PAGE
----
House of Lords reform debate refers to Leicester law scholar
An academic from our School of Law was one of very few constitutional scholars mentioned in the recent House of Commons Debate on the House of Lords Reform Bill.
Dr Paul Behrens from the School of Law discussed the Bill in an article published by the Belfast Telegraph on 9 July 2012. He drew particular attention to the fact that the new House of Lords was hailed as a chamber with “regional representation”, but that it fell short of the aims of true regionalism.
His work was also mentioned on the same day in the House of Commons. Mr Ian Lucas (formerly Under-Secretary of State for Business and Regulatory Reform) referred to the fact that a purely mathematical approach to the allocation of seats did not take into account the different nations of the UK and explained that that point had been:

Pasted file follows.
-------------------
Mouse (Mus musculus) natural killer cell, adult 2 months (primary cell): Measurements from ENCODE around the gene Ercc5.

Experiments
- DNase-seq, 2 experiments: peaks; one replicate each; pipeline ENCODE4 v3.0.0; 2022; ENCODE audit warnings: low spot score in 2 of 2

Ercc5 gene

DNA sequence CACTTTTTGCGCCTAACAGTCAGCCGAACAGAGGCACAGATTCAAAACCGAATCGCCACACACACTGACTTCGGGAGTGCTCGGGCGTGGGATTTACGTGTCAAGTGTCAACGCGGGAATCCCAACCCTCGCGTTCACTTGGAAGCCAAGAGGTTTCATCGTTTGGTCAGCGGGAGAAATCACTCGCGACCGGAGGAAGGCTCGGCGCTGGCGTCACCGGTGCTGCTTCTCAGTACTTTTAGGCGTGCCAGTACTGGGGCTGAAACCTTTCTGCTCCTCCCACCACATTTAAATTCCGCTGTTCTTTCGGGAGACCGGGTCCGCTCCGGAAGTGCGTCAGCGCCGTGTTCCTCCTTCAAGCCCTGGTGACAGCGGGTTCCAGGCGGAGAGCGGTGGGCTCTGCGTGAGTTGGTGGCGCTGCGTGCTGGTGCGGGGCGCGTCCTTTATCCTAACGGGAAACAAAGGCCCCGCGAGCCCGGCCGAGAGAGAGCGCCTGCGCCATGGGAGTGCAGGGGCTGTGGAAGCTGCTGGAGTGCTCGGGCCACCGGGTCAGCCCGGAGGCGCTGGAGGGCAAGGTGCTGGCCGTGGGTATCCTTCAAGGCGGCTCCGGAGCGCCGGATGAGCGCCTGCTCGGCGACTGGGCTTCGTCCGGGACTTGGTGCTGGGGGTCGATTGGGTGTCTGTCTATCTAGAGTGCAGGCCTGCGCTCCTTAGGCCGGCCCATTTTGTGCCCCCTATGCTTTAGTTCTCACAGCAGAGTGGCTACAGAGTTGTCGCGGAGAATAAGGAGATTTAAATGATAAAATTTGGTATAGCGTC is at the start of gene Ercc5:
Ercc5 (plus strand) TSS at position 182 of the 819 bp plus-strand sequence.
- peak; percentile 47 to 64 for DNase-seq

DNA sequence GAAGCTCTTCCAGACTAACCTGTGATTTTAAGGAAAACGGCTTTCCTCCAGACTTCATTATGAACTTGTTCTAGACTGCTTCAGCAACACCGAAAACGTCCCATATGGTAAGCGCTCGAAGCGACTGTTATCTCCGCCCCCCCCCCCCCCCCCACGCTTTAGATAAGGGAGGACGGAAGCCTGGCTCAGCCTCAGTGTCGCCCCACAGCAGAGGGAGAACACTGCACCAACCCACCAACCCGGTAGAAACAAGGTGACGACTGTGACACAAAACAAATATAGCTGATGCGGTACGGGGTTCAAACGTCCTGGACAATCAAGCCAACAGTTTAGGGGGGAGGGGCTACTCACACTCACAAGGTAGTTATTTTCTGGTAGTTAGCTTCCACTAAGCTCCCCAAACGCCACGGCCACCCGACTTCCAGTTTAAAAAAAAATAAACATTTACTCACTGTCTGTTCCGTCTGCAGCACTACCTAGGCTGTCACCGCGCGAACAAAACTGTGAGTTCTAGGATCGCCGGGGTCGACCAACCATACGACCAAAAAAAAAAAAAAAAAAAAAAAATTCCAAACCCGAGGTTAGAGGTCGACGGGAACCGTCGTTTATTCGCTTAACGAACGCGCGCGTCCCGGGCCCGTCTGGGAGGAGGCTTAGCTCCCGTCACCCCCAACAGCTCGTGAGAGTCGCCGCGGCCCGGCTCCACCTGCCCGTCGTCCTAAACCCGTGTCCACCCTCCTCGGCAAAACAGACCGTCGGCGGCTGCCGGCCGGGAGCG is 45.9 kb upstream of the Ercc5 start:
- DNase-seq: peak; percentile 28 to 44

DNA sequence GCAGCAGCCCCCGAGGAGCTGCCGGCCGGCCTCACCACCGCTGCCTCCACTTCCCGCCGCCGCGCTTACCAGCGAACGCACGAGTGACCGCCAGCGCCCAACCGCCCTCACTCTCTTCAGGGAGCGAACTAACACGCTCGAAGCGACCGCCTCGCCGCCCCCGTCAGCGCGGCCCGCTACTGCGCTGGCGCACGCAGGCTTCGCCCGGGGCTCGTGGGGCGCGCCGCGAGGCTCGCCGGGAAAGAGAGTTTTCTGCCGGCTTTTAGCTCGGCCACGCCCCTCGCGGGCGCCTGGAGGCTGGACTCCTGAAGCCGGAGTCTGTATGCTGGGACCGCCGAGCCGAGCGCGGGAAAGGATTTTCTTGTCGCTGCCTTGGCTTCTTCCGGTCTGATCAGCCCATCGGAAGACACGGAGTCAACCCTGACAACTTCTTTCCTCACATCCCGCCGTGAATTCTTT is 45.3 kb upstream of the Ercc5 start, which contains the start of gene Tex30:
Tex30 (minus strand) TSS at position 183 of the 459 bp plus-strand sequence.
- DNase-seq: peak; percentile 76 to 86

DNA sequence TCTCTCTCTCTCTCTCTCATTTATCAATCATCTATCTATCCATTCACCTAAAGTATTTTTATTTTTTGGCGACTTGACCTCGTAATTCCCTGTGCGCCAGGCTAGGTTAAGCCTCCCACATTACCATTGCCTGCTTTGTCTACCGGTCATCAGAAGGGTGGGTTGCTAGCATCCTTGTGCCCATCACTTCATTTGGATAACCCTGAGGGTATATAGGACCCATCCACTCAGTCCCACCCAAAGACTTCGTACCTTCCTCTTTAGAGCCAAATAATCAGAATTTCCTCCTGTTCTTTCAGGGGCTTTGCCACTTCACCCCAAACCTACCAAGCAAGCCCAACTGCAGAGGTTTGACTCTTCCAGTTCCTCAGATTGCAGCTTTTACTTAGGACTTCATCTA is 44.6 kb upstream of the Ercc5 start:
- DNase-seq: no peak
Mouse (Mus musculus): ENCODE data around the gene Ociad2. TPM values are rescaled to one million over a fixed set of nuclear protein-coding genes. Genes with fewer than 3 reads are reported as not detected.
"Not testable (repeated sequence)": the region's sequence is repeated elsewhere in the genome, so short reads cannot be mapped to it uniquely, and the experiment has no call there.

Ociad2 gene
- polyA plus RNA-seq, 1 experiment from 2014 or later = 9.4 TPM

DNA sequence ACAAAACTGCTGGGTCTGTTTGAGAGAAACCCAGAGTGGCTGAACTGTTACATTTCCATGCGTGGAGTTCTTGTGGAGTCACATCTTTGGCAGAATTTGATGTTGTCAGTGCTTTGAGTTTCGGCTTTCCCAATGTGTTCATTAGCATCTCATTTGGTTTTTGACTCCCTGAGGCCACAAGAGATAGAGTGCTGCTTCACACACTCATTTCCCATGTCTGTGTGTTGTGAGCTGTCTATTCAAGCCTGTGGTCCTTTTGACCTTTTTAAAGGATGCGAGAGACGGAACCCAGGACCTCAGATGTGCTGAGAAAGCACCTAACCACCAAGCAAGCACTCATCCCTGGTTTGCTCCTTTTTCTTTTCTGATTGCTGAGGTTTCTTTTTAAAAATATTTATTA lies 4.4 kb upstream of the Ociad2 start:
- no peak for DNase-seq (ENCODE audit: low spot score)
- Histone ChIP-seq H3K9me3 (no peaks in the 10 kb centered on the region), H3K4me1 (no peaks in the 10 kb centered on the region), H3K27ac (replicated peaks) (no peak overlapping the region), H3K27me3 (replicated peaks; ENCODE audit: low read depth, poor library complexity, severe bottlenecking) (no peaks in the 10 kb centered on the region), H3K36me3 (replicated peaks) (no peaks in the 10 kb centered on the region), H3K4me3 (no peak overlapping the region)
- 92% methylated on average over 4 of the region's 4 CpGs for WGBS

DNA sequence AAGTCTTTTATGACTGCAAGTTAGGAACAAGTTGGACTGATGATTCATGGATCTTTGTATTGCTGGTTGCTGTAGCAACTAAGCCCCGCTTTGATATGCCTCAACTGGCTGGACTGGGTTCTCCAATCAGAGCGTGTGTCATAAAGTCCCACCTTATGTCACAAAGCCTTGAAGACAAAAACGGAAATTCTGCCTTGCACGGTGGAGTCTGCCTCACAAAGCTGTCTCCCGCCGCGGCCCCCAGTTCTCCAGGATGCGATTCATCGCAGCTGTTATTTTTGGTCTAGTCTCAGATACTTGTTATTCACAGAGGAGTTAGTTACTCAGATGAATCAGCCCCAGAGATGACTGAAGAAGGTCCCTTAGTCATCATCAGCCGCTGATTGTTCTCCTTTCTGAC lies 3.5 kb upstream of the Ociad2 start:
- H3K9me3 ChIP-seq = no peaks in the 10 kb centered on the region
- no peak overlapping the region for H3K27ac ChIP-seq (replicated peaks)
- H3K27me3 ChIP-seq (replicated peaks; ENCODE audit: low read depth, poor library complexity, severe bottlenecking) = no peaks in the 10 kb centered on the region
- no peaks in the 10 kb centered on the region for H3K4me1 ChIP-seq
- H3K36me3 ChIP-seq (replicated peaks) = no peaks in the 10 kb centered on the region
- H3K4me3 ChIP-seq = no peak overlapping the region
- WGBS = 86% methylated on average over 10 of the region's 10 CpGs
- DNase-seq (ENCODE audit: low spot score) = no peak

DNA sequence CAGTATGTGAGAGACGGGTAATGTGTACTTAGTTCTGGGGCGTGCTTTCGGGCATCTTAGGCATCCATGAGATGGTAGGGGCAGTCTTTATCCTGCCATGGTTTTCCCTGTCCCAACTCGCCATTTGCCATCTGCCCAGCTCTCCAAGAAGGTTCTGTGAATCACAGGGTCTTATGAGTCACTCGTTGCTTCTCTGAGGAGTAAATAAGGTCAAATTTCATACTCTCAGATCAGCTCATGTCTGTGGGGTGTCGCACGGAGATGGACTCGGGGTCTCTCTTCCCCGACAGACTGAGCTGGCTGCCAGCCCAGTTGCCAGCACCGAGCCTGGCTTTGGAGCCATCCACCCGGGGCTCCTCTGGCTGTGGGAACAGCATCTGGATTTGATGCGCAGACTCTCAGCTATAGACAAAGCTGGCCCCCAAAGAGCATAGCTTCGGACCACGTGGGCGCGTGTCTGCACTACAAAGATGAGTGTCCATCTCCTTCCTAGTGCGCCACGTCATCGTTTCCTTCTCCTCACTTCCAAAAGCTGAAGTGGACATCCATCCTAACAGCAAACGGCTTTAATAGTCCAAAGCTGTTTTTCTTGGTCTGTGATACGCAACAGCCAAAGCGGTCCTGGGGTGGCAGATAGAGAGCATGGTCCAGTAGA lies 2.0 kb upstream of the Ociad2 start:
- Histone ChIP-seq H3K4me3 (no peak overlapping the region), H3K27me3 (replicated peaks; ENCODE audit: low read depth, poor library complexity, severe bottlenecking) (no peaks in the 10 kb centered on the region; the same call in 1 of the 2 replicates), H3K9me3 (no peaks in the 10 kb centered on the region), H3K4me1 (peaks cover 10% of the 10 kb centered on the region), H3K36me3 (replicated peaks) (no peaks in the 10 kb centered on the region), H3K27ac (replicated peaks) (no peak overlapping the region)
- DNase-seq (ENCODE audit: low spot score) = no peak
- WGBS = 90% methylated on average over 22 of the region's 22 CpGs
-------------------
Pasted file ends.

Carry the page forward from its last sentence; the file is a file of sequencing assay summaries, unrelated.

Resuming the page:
In his article, Dr Behrens noted that the allocation of seats was weighted considerably in favour of England. The Bill envisages three elections before the House would reach its full strength. At each of these elections, Scotland will get ten peers, Wales six and Northern Ireland three, whereas England will get a hundred and one. It would take the combined power of Northern Ireland, Scotland and four Welsh peers just to outvote the South East of England.
He drew the comparison to the German Federal Council, in which the sixteen States of Germany are represented. Each State is given a minimum of three seats, and States whose population has reached a particular size (2m, 6m and 7m respectively) are given additional seats. The maximum number of seats a State can have, is six.